A new weapon in an old war
Humans have always been strangely drawn to things that alter our consciousness and perception, whether it’s Amazonian tribes using the juice of ayahuasca vines in their religious ceremonies, Siberian shamans consuming hallucinogenic reindeer urine or a British office worker drinking fermented grain products and inhaling the smoke of dried tobacco leaves at the pub after work on a Friday evening.
Most of these are only moderately harmful in small amounts. However, many of these substances have the potential to cause addiction, leading to much more significant problems. Drug addiction is a disease that afflicts millions globally, and can cause immense damage at both personal and societal levels. The battle against addiction is one that is waged both within the user and society at large. Fortunately, some of the world’s finest minds are engaged in the search for new weapons.
The mechanisms of addiction are varied and complex, but three of the most important aspects are the neurological, the psychological and the social.
At a neurological level, most drugs either stimulate or suppress certain pathways in your brain. This alters the brain’s chemical balance, and thus its function, producing the high experienced by the user. For example, a brain messenger called dopamine produces a sensation of happy satisfaction, and almost all addictive drugs cause an increase in the levels of dopamine in the brain. When exposed to high levels of dopamine, the brain responds to this strong signal by becoming less sensitive to it (known as becoming “tolerant”). When the drug wears off, the brain’s dopamine tolerance is still elevated, but the dopamine has gone. This results in a feeling of loss or need, which can be sated by taking the drug again.
Psychologically, over time the user learns to associate taking the drug with feeling good. Then, whenever they think about the drug they want to take some and relive that feeling. Additionally, when they’re stressed or unhappy, they get the urge to use the drug to alleviate it. These feelings are known as cravings.
Socially, there are several factors that can lead to addiction. Among the most important are friends and family, as they shape what you think of as “normal”. Take tobacco, for example. Smoking is seen as normal, or even cool, in some circles, but in others quite the opposite. Media portrayals and public perception of addictive substances can have an influence too. This is why films, music and other media containing drug references are given age restrictions, designed to prevent children being exposed to them. Tobacco advertising was banned in the UK in 2002, and there are calls for plain packaging too. Along with the ban on smoking in enclosed public places, these are part of an effort to make smoking less of a part of everyday public life; however levels of smoking are still high – at around 20% of over 21s.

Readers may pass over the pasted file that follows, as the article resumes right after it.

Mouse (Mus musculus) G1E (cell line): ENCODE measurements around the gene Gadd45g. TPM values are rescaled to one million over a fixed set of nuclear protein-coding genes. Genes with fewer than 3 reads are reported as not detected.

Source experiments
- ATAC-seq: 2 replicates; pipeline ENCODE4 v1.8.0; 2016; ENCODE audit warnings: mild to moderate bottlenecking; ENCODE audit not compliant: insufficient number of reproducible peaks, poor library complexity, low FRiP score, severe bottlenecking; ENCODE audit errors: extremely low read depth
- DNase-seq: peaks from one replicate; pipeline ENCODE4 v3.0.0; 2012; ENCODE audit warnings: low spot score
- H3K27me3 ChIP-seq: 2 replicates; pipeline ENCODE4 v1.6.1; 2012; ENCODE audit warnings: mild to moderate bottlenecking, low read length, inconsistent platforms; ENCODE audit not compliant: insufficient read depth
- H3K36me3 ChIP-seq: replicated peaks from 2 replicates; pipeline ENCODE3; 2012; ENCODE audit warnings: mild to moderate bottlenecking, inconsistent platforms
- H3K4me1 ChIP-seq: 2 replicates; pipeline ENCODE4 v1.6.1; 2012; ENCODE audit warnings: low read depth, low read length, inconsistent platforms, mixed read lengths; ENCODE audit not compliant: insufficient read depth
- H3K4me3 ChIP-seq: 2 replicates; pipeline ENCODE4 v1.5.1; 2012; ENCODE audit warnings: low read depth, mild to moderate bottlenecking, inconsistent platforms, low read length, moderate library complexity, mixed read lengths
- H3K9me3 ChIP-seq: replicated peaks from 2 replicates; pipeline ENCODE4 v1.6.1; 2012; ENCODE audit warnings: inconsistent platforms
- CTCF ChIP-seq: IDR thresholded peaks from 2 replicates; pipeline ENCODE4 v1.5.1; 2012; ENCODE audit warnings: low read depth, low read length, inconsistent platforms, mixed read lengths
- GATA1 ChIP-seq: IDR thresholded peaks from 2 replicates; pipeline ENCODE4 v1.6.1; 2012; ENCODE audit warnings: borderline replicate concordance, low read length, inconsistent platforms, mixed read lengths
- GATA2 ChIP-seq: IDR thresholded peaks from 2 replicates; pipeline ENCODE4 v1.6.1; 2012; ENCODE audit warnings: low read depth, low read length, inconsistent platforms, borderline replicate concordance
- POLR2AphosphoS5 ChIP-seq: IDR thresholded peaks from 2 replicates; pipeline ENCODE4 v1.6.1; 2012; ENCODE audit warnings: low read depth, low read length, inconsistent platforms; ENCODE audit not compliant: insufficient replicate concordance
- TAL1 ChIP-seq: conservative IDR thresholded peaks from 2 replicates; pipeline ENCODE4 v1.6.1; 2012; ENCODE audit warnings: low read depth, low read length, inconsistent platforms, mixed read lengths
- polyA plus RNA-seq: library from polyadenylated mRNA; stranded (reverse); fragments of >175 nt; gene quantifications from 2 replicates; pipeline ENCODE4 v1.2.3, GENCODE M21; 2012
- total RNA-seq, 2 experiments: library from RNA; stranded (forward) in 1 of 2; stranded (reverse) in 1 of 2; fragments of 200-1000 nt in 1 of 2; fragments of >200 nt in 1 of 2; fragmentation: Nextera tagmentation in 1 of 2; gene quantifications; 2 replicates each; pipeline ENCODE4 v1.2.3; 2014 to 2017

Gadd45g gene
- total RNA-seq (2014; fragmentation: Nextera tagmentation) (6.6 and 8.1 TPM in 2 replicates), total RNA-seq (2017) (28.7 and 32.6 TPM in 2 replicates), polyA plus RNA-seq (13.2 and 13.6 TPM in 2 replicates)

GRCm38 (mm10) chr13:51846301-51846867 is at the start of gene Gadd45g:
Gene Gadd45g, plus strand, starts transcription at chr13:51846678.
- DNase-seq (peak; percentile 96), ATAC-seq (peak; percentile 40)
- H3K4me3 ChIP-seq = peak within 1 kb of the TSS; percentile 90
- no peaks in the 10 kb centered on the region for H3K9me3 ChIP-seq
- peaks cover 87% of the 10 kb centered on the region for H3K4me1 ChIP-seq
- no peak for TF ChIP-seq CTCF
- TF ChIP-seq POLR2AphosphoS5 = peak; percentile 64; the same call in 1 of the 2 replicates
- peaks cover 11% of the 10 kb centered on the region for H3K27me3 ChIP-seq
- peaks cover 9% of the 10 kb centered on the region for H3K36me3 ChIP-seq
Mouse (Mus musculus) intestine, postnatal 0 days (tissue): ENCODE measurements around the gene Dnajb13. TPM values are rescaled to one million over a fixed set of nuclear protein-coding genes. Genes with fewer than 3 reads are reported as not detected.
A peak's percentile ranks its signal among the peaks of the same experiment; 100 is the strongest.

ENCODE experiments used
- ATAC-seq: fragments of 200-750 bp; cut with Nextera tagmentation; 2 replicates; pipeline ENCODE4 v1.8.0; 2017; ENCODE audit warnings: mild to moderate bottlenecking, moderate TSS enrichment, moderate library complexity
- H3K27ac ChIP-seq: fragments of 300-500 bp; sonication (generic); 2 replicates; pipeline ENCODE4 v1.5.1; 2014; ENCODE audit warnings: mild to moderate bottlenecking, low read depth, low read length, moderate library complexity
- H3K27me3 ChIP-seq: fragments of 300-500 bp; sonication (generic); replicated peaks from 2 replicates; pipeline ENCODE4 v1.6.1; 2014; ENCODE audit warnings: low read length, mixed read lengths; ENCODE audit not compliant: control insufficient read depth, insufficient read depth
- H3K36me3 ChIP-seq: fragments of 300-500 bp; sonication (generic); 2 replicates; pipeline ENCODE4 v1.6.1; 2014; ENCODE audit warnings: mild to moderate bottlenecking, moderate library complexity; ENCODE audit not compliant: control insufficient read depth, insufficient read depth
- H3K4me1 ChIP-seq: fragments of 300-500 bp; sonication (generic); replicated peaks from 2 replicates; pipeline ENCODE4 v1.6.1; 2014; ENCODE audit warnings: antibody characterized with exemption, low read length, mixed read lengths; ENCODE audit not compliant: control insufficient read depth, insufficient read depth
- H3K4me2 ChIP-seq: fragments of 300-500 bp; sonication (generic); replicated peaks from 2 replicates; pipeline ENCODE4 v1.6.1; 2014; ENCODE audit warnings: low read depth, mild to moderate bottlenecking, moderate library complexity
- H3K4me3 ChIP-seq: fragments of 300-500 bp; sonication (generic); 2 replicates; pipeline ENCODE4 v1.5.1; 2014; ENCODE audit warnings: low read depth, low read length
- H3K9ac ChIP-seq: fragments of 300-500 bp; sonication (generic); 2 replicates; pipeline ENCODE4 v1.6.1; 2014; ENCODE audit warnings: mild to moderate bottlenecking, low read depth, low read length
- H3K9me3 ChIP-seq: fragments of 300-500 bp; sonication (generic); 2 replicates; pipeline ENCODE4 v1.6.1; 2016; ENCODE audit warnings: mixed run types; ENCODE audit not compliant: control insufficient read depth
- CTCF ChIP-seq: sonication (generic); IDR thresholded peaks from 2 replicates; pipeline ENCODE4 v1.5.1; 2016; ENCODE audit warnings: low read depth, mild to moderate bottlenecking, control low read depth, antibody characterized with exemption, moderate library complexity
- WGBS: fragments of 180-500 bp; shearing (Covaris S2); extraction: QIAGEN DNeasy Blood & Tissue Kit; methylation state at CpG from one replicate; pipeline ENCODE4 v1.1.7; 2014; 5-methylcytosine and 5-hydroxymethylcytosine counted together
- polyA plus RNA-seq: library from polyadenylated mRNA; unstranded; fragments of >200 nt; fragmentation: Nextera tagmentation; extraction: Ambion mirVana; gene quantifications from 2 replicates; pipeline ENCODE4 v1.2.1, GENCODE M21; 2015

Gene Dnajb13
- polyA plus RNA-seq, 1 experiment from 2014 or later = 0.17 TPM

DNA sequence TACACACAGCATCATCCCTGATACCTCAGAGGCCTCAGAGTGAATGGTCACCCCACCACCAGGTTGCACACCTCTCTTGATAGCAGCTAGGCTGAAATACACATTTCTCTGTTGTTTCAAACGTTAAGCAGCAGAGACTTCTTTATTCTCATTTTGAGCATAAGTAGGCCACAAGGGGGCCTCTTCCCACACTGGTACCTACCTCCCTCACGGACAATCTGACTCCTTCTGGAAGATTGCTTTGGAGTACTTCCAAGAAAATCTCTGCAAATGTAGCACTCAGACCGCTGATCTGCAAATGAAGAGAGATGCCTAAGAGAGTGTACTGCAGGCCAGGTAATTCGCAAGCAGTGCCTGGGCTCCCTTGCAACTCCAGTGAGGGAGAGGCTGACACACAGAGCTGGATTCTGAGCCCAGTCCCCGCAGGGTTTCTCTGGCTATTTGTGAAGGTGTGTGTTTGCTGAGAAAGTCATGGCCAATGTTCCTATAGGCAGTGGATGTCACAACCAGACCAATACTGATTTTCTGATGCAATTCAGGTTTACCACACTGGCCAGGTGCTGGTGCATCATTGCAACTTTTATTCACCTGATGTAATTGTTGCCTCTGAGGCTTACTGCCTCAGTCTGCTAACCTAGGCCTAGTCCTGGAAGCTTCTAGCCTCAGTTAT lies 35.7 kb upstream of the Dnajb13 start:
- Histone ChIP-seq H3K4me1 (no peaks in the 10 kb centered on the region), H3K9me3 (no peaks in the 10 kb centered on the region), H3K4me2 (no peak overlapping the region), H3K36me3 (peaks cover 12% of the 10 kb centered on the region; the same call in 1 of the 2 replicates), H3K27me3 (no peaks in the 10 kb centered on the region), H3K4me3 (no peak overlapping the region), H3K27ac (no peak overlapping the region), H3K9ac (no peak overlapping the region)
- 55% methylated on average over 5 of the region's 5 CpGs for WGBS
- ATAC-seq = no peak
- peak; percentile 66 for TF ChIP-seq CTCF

With these three factors at work, some of us fall into the trap and become addicted to one or more substances. But what effects does addiction have?
The harm to addicts (also known as “problem drug users”) themselves comes in several forms. The drug itself might be toxic, and repeated use will damage the body over time. A good example of this is the liver damage that is a common symptom of alcohol addiction. Addicts’ mental health often suffers as well, leading to problems with relationships, work and day-to-day life.
These problems impact on society, with a 2008 Home Office report estimating that problem drug users account for somewhere between a third to half of all acquisitive crime (that’s robbery, burglary and theft) in the UK. The same report estimated the total UK healthcare and criminal cost of Class A drug use to be over £15 billion per year.
With strict drug laws and harsh enforcement yielding little progress in cutting addiction rates, there is a growing call to view addiction as a sickness rather than a crime. But what tools do we have for treatment of addiction?
Kicking the habit